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Renato Miceli

Independent HPC and Big Data Business Consultant

Salvador, Brazil
github.com/renatomiceli
Last seen on Stack Overflow over 30 days ago

Technologies

Preferred technologies
Non-preferred technologies

Experience

Independent HPC and Big Data Business Consultant

Jan 2016 → Current (3 years)

Head of the Supercomputing Center for Industrial Innovation

SENAI CIMATEC

Dec 2014 → Dec 2015 (1 year, 1 month)

Technical Lead at the Supercomputing Center for Industry Innovation

SENAI CIMATEC

Oct 2014 → Dec 2014 (3 months)

Computational Scientist

Irish Centre for High-End Computing (ICHEC)

Dec 2010 → Aug 2014 (3 years, 9 months)

Education

PhD Computer Science

Université de Rennes 1

2012 → 2016

B.S. Computer Science

Universidade Federal de Campina Grande, Brazil

2006 → 2010
  • One of 10 best grades in POSCOMP 2009:

    POSCOMP is the Brazilian exam for admission to graduate programmes in Computer Science and is applied by the Brazilian Computer Society (SBC) in all regions of Brazil, as well as in Colombia and Peru. Scored 56 out of 70 points total, where the general mean in 2009 was 28.67 points (standard deviation of 9.17 points).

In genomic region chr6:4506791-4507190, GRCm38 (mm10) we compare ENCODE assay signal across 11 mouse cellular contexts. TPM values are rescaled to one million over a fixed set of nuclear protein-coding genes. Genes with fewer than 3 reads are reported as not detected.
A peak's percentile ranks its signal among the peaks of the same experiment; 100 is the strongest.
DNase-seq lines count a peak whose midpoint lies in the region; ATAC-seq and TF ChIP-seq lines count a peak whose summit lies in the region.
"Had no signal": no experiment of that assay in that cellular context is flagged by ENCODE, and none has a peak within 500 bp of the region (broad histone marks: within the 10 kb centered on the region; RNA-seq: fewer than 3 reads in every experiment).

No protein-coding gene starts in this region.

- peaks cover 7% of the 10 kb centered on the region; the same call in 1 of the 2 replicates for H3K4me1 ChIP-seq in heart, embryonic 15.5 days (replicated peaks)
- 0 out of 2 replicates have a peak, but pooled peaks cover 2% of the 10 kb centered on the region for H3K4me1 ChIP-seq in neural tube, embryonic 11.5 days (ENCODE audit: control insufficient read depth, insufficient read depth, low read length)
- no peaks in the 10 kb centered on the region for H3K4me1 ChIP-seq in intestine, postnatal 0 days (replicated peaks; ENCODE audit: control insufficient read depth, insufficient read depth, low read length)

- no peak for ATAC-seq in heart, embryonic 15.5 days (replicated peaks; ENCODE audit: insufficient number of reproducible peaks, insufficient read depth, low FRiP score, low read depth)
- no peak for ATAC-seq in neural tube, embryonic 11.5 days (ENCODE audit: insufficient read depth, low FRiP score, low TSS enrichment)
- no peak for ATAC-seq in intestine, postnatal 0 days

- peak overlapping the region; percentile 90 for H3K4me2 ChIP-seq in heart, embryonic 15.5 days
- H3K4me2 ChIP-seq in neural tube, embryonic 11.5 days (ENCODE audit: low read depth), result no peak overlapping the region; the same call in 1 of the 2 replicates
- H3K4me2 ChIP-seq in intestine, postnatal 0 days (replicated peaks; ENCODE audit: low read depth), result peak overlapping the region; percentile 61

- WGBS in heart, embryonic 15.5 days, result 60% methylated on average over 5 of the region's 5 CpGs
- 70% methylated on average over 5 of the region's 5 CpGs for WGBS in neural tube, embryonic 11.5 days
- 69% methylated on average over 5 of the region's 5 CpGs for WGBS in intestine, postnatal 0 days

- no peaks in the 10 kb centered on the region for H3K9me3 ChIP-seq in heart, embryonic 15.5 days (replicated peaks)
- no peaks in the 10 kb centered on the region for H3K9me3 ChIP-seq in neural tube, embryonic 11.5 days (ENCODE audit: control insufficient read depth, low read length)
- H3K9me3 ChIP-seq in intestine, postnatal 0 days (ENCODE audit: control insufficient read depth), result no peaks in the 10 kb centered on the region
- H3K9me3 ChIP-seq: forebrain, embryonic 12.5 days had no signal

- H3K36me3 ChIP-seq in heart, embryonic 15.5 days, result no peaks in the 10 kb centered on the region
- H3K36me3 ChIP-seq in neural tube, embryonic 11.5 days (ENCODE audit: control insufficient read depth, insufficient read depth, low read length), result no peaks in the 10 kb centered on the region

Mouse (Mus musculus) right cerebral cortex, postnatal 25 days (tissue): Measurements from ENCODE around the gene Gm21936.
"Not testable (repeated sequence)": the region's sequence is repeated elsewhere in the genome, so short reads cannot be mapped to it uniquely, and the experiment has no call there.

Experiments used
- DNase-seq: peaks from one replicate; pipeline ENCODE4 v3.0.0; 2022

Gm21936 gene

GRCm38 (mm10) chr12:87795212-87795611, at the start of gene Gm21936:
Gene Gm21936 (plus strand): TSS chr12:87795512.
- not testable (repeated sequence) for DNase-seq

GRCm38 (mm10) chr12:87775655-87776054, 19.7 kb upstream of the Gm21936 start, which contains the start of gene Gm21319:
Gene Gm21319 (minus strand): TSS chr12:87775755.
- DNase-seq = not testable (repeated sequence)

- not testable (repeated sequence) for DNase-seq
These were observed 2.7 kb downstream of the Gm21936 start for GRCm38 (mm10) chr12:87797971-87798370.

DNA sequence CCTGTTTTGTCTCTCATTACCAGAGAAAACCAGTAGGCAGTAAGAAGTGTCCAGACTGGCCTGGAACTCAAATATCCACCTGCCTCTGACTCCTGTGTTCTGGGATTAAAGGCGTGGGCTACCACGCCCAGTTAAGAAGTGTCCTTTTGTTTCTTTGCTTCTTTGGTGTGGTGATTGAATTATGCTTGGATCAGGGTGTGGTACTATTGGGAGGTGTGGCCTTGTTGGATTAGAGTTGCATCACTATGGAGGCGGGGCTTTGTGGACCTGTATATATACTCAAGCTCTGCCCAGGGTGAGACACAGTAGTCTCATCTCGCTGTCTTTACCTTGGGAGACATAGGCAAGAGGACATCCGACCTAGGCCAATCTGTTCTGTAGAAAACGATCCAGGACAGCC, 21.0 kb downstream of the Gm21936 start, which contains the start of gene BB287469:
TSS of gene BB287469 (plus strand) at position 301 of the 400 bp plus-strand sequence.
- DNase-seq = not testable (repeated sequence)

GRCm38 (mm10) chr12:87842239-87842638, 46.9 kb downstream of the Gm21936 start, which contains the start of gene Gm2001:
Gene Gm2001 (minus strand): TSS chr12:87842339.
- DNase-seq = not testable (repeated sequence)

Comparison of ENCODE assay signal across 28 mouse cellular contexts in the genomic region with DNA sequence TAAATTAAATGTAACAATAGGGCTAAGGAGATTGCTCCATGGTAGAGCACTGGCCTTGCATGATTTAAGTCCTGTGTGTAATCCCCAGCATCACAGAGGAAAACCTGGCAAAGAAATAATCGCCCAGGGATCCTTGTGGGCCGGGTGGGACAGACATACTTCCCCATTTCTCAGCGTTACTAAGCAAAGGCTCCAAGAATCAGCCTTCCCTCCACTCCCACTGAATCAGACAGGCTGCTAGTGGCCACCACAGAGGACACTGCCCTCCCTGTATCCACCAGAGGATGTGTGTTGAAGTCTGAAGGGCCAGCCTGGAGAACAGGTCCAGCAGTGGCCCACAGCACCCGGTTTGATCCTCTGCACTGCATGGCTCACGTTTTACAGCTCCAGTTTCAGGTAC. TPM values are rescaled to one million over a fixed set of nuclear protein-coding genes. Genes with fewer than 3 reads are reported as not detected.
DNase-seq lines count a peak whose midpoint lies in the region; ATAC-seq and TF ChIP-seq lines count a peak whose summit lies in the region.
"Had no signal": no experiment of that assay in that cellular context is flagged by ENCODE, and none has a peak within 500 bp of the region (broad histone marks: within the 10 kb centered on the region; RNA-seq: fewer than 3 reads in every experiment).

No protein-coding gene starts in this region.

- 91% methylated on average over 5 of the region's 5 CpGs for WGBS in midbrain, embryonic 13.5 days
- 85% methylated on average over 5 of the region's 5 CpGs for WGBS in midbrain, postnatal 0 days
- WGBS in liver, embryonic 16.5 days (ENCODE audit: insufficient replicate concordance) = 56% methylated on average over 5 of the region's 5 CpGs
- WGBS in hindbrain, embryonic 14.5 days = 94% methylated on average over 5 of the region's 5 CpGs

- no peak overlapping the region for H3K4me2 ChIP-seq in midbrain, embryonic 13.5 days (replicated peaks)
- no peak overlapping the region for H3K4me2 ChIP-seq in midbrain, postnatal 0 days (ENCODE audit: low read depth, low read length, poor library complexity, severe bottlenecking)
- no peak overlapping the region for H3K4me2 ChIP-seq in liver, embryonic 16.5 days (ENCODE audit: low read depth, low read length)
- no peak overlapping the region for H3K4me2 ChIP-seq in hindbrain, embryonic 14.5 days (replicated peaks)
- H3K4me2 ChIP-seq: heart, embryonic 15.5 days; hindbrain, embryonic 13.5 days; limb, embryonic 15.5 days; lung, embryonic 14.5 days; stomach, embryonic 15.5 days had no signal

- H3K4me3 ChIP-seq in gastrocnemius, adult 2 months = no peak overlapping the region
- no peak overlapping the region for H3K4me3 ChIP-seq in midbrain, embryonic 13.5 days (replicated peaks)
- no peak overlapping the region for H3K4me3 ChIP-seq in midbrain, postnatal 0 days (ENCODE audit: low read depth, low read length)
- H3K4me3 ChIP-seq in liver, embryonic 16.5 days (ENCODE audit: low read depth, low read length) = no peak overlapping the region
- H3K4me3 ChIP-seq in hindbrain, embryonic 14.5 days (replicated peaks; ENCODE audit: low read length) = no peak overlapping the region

• "Professor Átila Augusto Freitas de Almeida" Award:

    Awarded due to the best academic performance among all Computer Science graduates and second best performance among graduates of all Exact Science courses on semester 2010.2 at Universidade Federal de Campina Grande.

Certifications

Certified Tester, Foundation Level (CTFL)

2009 → Current (10 years)

PRINCE2 Registered Practitioner

2011 → 2016 (6 years)

Open Source (10)

JFlex

JFlex is a flex-like lexer generator for Java with emphasis on speed and full Unicode support. It has some not so usual features like negation in regexps and nested input streams. Also reads JLex specifications unchanged.

StoKontrol

StoKontrol is an application for easily controlling the stock of your corporation. It tracks your items through barcode, allowing simple registration and ckeck out of items, besides generating reports over your properties.

Skejula

Skejula is intended to be your very scheduler. It helps you take care of your commitments, tasks, activities, todos and annotations.

packagep1

Refactoring package p1 to Java 6.0 features

wbis

WBIS: Controle de Patrimônio

simple2

Ferrramenta Computacional para o Processamento Digital de Imagens no Domínio da Freqüência

routing-simulator